For the record, AFAIK the DOM code doesn't do anything to adjust for timers that fire early. What it *does* do though is to make sure it always fires JS timeouts in the order for which they were scheduled by the page, even if that means firing the early due to an OS timer for a JS timeout fired early (and before other OS timers fired).
Comment 33 Darin Fisher 2006-02-06 17:44:31 PST
OK -> me
Comment 34 Mike Shaver (:shaver -- probably not reading bugmail closely) 2006-02-07 08:30:47 PST
Thanks, Darin!  If we end up with a well-baked patch for this, I would be supportive of it on 1.8.0.x as well as 1.8.1; it's a pretty sour bug.
Comment 35 Darin Fisher 2006-03-10 15:59:47 PST
So, I think I found the cause of this bug.  It's basically triggered by the fact that all timer objects are by default restricted to only firing when the main loop is idle.  As a result, timers simply get horribly delayed during page load, especially over a fast network connection.  This is mainly an issue on Windows because we only do idle timers on Windows.

I think we need to account for this explicit starvation when we update the TimerThread's filter.  I'm not sure what exactly though.
Comment 36 Darin Fisher 2006-03-10 16:12:48 PST
I noticed that places had to workaround this bug (see the patch in bug 318052) because suppressing timers during pageload (even chrome pageload) makes it very difficult to implement smooth drag-n-drop.
Comment 37 Martijn Wargers [:mwargers] (not working for Mozilla) 2006-03-10 16:19:24 PST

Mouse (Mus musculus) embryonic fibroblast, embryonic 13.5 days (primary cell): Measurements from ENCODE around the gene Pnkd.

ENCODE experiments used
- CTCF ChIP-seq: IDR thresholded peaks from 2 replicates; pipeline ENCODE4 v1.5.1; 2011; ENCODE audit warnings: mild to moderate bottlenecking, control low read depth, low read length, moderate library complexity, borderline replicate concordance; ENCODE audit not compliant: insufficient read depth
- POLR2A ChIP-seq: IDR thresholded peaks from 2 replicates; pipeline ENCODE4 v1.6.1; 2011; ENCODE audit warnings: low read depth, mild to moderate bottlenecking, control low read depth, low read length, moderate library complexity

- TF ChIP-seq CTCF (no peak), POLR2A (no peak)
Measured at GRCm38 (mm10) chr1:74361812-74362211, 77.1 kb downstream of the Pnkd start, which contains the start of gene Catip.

Well, timers don't work at all in windows during a drag, see bug 203573.
Comment 38 Darin Fisher 2006-03-10 16:23:21 PST
> Well, timers don't work at all in windows during a drag, see bug 203573.

I think that's because the timer events, which drive marquee, are being suppressed because they are only permitted to fire at idle time.  During a drag operation, the main event loop is very busy servicing the mouse movement enents!  Setting a timer to fire normally, and not just when the main event loop is idle, is the only way to workaround this problem.  I think it's really bad that the behavior of the timer system is so platform dependent.  We should try to at least make the timer behavior similar on all platforms, especially given the fact that the timer system was designed to be cross-platform ;-)
Comment 39 Darin Fisher 2006-04-07 13:49:23 PDT
This bug will be fixed by my patch for bug 326273.
Comment 40 Serge Gautherie (:sgautherie) 2006-04-30 02:53:48 PDT
*** Bug 335968 has been marked as a duplicate of this bug. ***
Comment 41 Darin Fisher 2006-05-19 11:45:43 PDT